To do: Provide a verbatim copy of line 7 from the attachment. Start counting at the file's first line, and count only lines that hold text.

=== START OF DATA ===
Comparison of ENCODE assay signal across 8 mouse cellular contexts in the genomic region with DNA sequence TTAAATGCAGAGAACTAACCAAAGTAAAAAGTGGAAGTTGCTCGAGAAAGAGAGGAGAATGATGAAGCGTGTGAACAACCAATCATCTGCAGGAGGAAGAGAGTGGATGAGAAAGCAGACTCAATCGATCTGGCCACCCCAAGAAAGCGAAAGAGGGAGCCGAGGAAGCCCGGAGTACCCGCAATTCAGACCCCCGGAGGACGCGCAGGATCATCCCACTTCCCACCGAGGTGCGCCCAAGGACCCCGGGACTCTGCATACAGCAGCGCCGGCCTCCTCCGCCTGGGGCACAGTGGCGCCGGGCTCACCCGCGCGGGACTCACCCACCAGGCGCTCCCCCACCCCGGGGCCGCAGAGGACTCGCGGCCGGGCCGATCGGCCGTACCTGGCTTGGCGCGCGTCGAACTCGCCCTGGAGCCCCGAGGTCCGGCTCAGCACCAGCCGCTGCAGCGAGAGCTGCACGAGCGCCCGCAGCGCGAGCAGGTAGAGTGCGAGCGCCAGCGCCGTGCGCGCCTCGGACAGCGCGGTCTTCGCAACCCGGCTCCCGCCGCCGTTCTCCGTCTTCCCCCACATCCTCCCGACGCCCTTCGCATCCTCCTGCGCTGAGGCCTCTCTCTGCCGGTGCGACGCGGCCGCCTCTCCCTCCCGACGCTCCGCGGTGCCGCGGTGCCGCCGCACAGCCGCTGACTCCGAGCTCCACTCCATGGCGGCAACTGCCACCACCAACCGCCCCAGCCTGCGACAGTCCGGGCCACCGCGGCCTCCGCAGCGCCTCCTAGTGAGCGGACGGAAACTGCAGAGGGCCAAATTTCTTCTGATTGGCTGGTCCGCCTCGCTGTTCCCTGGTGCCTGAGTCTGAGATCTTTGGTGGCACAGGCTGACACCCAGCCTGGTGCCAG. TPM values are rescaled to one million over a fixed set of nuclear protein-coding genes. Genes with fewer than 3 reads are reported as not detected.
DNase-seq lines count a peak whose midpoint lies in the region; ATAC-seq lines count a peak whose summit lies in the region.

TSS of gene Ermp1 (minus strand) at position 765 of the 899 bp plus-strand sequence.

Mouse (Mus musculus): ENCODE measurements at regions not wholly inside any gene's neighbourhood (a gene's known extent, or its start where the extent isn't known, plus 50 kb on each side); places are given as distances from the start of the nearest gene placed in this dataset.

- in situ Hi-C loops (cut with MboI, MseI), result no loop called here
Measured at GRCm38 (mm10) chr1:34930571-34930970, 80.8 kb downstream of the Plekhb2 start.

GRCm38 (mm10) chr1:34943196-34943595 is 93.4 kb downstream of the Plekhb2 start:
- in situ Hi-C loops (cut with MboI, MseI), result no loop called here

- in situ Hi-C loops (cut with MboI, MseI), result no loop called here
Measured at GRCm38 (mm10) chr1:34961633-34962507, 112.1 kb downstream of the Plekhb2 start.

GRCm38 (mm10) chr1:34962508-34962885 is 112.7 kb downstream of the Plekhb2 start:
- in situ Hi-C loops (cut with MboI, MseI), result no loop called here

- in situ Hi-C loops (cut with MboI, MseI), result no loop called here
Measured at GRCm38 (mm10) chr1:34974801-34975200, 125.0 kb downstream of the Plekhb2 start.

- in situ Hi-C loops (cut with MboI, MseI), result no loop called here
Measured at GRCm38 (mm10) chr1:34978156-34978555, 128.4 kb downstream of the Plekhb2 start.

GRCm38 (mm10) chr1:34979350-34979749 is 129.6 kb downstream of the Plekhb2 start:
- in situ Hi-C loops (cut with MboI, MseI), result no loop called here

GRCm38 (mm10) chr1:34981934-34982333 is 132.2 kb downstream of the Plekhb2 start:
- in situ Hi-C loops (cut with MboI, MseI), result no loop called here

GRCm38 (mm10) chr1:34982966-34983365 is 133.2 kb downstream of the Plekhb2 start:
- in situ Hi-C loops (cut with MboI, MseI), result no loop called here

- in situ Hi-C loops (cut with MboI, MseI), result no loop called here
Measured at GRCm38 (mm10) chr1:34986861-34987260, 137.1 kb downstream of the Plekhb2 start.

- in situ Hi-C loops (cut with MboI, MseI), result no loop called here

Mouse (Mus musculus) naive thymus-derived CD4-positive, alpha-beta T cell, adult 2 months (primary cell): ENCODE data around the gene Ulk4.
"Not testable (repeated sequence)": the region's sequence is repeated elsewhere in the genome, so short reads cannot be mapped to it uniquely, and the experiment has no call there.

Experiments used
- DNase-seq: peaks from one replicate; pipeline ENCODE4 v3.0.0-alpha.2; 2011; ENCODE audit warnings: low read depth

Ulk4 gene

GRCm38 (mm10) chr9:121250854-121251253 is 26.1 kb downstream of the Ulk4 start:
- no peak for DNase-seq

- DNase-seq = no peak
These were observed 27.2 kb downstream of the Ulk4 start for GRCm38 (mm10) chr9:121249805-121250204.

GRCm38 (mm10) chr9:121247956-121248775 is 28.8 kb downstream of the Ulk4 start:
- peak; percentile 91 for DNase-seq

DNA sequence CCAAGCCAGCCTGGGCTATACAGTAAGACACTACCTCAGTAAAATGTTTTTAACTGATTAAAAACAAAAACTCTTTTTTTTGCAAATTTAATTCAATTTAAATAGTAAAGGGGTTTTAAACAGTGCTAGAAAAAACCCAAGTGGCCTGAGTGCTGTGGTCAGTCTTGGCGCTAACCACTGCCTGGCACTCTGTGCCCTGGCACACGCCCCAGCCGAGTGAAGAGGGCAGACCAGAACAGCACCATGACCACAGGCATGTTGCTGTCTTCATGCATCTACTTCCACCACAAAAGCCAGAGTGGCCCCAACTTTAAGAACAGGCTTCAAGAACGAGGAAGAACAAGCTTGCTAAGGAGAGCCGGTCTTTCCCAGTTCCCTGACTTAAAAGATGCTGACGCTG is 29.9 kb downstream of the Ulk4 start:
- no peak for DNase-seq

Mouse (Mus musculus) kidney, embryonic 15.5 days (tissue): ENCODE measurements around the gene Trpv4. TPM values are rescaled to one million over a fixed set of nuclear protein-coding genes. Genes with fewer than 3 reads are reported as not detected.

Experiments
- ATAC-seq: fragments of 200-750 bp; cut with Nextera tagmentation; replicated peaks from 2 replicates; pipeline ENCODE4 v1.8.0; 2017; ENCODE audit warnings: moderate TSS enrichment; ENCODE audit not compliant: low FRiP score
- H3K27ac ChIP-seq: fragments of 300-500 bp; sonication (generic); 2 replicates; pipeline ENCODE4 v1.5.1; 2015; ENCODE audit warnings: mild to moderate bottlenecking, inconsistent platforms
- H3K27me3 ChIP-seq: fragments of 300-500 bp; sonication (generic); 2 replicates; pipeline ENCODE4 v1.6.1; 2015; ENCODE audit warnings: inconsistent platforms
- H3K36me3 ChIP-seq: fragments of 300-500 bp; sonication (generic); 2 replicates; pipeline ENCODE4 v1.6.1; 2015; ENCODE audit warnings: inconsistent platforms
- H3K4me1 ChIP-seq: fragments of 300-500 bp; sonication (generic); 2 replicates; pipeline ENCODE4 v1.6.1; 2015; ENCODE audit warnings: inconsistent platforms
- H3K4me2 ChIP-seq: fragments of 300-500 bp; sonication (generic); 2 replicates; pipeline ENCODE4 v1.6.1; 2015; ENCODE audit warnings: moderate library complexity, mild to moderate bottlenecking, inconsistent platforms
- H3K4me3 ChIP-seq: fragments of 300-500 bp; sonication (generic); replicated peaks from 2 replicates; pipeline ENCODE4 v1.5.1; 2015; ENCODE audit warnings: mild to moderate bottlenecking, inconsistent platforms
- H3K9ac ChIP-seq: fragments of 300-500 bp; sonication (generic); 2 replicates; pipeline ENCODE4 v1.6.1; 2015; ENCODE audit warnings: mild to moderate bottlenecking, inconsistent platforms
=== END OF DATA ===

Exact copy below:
GRCm38 (mm10) chr1:34943196-34943595 is 93.4 kb downstream of the Plekhb2 start: